Hitsville, S.E Asia


Cambodian Space Project – Whiskey Cambodia

Despite Pol Pot’s mass murder of its western-influenced population, Cambodia’s rock and pop scene of the late 60s lives on amongst the stacks of tapes and CDs hawked on Phnom Phen street corners. Snapped up by American tourists like Paul Wheeler, and sampled on his 1996 Cambodia Rocks compilation, these mid-fi treasures sounded like The Ventures lost on Gilligan’s Island, and devotees of finer off-beat garage rock devoured them like so much banh chiao. In due time bands like Dengue Fever produced their own version of Khmer-beat and the Cambodian rock revival launched into orbit, even though most garage rockers are not in fact fluent in Kmher.

Meanwhile back in Cambodia, Srey Thy, a war child survivor, continued the tuneful tradition in her homeland tape traders despite growing up in dreadful circumstances that involved kidnapping, slavery and, as the story goes, having to sleep in an abandoned army tank. Srey persevered, pulling through long enough to discover the karaoke bar where she’d serenade hard partying (and paying) tourists. It was there Tasmanian rocker Julien Poulson heard her voice and knew he needed her to put together a band. The Cambodian Space Project was born.

In hindsight it’s easy to spot Poulson’s vision of marrying simple honest garage rock to Thy’s haunted, resonant vocals. Srey’s melancholy birdsong of loss and yearning compliments bashing drums and reverb drenched power chords with stage presence to spare. The Space Project recorded albums and toured everywhere. On the road with CSP, Srey entertained and inspired many, eventually utilizing her new high profile to become a prominent human rights activist.

On their 3rd LP – “Whiskey Cambodia” – the CSP drive their rocket ship into the heart of American 60s pop: Detroit, Michigan. Employing first rate Motown session players, the Space Project evolves past surf and garage without dropping the party vibe. After opening with surf stomper “Dance Twist” the new line-up shifts from ballads (“If You Go I Go Too”) and 70s soul/funk (“Black to Gold”) to dancehall pop (“Mountain Dance”) and the Doors-like soundscape of the title track as deftly as one would move from the beach to the hot tub. While some of the grit has been cleaned out on this go round the celebration and adventure remain.  Much of the adventurous spirit is supplied courtesy of guitar wizard Dennis Coffey who himself brought Motown into the space age (and the 70s) with his legendary guitar effects on Edwin Starr’s “War (What is it Good For?)” and the Temptations “Ball of Confusion”.

Overall this collection provides ample reasons to rip Love Shack off the hi-fi and elevate the party headspace to a more exotic chill-factor. As with most of what you’d call party rock, it’s sounds exceptionally better after a few Mai Tais and/or Thai sticks, creating your own personal space project in your mind. For added authenticity you may want to dub the album onto cassette a few generations and play it through a giant boom box which you’ve bungee corded to the back of a moped before heading off to Bamboo Island to catch some waves.

Originally published in Saachi Gallery Art & Music Magazine



The Rockin’ Dad’s Guide to Ty Segall


Ty Segall – Manipulator (Drag City)

I’m not sure if Manipulator is the 8th, 9th or 13th album in 6 years by the psychedelic wunderkind Ty Segall. Numbers get fuzzy at my age, especially when you include the myriad cassette, vinyl and compact disc collaborations the 27-year-old California native has released under different guises (e.g. Fuzz, Sic Alps, Party Fowl, The Ty Segall Band -not to be confused with Ty Segall, the band, The Perverts).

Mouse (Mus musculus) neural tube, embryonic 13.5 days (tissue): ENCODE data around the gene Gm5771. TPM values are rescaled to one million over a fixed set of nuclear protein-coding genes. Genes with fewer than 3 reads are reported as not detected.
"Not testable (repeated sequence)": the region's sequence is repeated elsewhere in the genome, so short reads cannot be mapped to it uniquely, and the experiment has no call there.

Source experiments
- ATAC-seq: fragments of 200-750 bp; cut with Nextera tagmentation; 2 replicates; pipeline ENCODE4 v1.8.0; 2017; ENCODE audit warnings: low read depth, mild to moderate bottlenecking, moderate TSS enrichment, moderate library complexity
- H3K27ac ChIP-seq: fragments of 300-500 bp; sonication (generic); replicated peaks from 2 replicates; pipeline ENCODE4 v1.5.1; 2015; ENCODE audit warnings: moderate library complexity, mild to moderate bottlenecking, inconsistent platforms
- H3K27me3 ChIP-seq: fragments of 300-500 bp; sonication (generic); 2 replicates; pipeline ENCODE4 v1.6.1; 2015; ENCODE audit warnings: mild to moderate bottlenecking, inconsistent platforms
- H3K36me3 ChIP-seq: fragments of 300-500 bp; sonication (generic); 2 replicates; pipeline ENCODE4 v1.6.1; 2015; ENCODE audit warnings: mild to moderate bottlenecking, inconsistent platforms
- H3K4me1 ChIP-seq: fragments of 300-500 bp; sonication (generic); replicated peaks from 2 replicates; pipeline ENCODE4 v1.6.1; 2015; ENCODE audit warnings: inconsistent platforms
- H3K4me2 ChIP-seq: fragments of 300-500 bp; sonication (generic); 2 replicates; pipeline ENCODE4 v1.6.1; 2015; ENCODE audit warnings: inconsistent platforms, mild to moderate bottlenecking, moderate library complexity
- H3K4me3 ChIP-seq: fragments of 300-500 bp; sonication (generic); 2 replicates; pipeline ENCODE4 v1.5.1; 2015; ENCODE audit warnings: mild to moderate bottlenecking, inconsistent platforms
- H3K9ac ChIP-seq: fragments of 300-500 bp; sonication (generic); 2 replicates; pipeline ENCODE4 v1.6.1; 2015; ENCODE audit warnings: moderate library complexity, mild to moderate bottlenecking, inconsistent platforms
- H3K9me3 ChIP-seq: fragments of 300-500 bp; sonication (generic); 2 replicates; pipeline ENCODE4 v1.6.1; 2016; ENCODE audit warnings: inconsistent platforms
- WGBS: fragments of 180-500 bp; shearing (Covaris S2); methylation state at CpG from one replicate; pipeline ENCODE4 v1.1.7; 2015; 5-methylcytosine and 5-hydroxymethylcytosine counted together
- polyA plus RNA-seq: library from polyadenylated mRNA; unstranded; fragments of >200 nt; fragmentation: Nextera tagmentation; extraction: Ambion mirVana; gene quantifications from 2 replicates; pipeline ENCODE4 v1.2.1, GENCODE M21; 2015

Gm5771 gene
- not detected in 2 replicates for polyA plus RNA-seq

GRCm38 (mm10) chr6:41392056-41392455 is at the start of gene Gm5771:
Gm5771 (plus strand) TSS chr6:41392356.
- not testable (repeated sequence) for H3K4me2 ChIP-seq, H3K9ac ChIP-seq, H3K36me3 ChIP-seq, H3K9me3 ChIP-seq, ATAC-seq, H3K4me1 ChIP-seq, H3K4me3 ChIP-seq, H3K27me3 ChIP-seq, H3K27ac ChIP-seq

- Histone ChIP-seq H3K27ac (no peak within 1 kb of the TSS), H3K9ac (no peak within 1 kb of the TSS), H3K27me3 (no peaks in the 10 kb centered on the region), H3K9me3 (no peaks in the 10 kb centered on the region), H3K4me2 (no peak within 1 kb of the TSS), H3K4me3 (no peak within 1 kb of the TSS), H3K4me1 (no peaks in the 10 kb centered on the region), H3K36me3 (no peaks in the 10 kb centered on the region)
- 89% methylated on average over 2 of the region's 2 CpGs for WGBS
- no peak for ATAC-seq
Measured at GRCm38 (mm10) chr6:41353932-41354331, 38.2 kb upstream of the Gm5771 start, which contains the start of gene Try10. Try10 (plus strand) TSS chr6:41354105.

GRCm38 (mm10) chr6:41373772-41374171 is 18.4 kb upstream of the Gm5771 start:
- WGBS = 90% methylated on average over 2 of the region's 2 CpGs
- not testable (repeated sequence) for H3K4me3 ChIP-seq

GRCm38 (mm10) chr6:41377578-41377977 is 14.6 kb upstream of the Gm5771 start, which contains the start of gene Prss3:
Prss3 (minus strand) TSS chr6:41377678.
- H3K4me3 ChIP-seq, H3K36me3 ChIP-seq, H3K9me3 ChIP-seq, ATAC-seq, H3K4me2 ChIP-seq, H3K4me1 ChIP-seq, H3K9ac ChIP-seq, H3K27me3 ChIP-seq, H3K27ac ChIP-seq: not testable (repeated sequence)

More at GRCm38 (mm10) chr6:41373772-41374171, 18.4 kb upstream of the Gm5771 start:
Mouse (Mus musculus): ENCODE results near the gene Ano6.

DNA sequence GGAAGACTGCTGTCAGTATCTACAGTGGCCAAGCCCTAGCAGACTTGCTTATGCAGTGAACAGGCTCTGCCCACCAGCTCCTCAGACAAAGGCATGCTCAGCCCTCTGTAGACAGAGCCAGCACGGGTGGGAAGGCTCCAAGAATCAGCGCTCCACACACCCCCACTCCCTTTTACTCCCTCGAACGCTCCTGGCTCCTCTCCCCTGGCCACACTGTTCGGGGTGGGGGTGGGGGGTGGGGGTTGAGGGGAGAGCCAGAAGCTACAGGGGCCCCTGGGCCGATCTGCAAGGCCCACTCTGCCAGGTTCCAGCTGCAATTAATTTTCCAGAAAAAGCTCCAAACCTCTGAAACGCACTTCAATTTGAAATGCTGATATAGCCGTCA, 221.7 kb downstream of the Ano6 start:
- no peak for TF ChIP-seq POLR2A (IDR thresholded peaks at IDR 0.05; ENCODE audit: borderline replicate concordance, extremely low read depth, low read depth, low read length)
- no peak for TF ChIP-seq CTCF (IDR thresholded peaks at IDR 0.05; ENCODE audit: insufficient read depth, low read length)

Why do I mention his age? Because I’m an over-the hill hack who can barely muster the energy to type out words like “fuzztone” and “riffage” let alone write and record a bazillion new songs that recreate ever so lovingly the tone and energy of a Pebbles Vol. 6 or a Kinda Kinks, that’s why. But enough about me. You’re wondering if Ty’s new double platter is the dog’s bollocks, not whether some word jockey is having a mid-life crisis in the back pages of an art magazine. Alternatively, you might ponder whether the latest disc is a suitable entry into the oeuvre that can fill a wall of record bins.

A distillation of his previous work, be it the Blue Cheer ear-punch of Fuzz or the insular Skip Spence trip of the acoustic material, Manipulator finds Segall balancing the garage punk aesthetic with a flowing melodic inventory of west coast weirdo mixture of sun and clouds. Segall embodies these vintage styles with more affinity than someone who came into this world the same year as The Joshua Tree has any right.

While that alone garners him an “E” for effort, the fact is when you hear a real band blasting through their repertoire in a studio, sounding a bit tighter and tour seasoned (honorable mention of course to Emily Rose Epstein and Charles Moothart) having memorized all Ty’s new power chord riffs, amps mic’d within the boundaries of a 1968 sonic palette, it makes you wonder what the point is of writing about it. Rock and roll is fun and writing is hard work. Again, that’s not your problem as a reader.

As the album chugs along, halfway through its 56 minute run time, I wonder: is there a discrepancy between the “less is more” approach and the sheer overall volume of Ty Segall’s output? What was left on the cutting room floor? Not every track is a gem. Should it have been whittled down to a single length? Am I too old to write about what the kids are into these days? Maybe, I don’t know and nope. This music is older than me, older than my older brother even. If I could travel back in time and played this record for someone in 1968, it wouldn’t cause a warp in the space-time continuum.